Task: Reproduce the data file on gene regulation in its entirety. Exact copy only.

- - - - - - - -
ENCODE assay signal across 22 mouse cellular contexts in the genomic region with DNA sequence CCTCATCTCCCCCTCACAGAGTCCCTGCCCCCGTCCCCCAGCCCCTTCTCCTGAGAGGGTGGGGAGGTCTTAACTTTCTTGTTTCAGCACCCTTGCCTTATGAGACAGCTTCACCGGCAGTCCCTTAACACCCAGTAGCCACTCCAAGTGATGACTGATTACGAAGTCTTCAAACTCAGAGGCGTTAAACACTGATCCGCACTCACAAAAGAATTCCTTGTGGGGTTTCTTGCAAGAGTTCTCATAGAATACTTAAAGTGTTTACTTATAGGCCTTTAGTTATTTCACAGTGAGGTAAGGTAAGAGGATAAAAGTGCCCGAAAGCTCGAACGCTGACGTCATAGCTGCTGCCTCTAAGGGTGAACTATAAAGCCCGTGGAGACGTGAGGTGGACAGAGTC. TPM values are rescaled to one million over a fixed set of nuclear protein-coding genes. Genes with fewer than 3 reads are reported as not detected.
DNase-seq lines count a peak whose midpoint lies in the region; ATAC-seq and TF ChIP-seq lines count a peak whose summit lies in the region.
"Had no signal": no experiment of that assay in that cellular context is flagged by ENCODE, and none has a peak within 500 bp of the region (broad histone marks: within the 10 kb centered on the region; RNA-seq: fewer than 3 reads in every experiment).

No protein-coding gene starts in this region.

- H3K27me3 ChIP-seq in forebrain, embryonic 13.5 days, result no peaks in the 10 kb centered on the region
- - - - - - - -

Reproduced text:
ENCODE assay signal across 22 mouse cellular contexts in the genomic region with DNA sequence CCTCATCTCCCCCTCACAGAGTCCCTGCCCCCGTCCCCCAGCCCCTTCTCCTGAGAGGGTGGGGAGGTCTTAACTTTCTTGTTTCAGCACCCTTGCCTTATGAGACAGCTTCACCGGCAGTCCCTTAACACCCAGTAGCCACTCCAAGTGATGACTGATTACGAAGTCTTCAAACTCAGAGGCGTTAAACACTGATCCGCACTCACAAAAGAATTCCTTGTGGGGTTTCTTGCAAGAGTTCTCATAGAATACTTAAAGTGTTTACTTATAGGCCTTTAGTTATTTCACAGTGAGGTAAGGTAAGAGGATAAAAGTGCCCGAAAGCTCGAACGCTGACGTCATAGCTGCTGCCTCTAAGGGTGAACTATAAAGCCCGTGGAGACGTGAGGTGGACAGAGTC. TPM values are rescaled to one million over a fixed set of nuclear protein-coding genes. Genes with fewer than 3 reads are reported as not detected.
DNase-seq lines count a peak whose midpoint lies in the region; ATAC-seq and TF ChIP-seq lines count a peak whose summit lies in the region.
"Had no signal": no experiment of that assay in that cellular context is flagged by ENCODE, and none has a peak within 500 bp of the region (broad histone marks: within the 10 kb centered on the region; RNA-seq: fewer than 3 reads in every experiment).

No protein-coding gene starts in this region.

- H3K27me3 ChIP-seq in forebrain, embryonic 13.5 days, result no peaks in the 10 kb centered on the region